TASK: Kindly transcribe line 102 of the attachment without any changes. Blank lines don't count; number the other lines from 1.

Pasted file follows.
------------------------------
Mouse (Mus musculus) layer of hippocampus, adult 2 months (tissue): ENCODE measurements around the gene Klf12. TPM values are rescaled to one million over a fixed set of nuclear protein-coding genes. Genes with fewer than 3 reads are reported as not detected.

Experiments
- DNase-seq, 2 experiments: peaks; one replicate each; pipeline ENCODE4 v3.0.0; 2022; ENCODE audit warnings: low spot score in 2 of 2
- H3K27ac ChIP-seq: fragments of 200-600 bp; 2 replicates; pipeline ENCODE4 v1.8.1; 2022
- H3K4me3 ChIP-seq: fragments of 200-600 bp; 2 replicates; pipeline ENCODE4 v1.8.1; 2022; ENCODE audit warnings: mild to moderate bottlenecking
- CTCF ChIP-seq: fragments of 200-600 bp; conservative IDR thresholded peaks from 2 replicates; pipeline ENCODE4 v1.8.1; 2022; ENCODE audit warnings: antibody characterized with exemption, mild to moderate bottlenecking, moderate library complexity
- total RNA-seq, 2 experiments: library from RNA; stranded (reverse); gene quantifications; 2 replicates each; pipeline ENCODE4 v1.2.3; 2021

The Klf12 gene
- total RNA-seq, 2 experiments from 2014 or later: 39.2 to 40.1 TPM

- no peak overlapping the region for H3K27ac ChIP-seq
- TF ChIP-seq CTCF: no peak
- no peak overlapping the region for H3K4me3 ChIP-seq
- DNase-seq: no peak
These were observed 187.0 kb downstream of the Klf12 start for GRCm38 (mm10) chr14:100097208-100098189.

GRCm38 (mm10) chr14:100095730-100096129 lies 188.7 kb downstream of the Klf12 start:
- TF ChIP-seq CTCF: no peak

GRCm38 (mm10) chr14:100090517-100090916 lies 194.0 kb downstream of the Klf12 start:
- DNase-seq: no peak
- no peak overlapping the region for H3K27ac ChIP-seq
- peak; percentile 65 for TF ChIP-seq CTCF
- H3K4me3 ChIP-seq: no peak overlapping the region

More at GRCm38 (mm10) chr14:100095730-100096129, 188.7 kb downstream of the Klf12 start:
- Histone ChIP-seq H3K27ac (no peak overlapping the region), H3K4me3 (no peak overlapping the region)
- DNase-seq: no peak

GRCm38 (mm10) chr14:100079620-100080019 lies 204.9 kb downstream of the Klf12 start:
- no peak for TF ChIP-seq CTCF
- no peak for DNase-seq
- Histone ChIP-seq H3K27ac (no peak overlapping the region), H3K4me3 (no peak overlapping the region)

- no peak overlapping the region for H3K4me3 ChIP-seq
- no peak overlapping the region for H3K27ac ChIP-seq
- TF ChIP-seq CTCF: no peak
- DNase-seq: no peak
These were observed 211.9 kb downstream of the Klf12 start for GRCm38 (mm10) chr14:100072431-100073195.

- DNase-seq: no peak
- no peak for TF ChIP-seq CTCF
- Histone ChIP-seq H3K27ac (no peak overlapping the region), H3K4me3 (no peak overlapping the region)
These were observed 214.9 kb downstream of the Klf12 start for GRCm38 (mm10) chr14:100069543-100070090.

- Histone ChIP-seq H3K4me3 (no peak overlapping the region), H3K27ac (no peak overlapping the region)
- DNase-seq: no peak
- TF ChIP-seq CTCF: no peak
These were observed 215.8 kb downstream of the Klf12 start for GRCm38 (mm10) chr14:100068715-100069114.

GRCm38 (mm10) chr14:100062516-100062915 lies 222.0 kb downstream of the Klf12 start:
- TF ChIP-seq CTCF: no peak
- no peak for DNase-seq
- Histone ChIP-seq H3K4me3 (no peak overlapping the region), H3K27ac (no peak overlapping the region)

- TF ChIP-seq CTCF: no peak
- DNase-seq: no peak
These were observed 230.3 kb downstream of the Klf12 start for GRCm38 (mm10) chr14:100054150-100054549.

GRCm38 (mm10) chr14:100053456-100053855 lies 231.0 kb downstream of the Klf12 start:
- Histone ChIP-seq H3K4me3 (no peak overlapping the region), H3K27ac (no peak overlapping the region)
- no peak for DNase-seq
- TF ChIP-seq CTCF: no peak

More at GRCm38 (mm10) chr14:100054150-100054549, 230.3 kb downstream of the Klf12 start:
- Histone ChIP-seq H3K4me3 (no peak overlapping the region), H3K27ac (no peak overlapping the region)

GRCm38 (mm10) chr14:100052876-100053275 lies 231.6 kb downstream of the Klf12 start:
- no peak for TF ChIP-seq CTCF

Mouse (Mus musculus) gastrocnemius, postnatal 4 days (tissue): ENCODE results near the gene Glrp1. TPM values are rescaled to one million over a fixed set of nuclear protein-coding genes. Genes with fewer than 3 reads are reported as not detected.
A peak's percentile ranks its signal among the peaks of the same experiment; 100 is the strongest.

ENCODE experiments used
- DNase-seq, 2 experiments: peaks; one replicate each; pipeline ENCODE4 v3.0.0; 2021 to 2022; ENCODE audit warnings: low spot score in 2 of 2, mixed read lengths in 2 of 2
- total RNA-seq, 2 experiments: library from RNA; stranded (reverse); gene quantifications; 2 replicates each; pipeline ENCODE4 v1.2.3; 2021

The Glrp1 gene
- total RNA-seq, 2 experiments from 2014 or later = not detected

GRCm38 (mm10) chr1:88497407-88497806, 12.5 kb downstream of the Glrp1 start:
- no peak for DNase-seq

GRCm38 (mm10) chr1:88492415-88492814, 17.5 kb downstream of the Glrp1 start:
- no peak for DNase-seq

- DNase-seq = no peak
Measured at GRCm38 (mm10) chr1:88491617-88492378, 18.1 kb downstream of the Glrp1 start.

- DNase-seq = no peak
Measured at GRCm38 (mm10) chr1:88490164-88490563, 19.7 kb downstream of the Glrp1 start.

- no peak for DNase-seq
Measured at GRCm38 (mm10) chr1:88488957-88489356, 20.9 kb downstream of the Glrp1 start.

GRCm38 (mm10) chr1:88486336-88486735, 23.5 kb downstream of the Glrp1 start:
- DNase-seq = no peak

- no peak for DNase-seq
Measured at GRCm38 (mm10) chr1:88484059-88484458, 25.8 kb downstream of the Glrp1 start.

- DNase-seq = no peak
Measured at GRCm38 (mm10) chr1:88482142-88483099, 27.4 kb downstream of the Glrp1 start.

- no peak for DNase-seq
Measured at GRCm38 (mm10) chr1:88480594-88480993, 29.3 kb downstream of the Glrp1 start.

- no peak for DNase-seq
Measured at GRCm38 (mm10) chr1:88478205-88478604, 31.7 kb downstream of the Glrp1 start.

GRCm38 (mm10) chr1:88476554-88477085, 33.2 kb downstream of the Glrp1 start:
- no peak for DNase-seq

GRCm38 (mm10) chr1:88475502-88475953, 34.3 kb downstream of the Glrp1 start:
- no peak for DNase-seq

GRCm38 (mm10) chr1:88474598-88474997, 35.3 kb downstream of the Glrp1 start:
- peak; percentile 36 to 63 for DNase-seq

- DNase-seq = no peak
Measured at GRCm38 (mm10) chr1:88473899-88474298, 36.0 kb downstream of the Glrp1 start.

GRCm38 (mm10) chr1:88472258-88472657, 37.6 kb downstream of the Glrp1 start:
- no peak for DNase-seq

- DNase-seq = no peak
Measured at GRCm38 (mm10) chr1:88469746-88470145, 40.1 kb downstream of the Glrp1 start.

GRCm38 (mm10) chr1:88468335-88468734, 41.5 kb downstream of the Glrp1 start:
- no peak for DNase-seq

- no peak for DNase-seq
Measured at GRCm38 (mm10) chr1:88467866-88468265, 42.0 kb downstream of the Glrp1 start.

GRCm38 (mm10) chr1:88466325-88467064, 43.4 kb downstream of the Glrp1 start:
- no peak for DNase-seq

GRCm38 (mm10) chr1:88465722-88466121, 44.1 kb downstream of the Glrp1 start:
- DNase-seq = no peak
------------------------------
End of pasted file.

GRCm38 (mm10) chr1:88465722-88466121, 44.1 kb downstream of the Glrp1 start: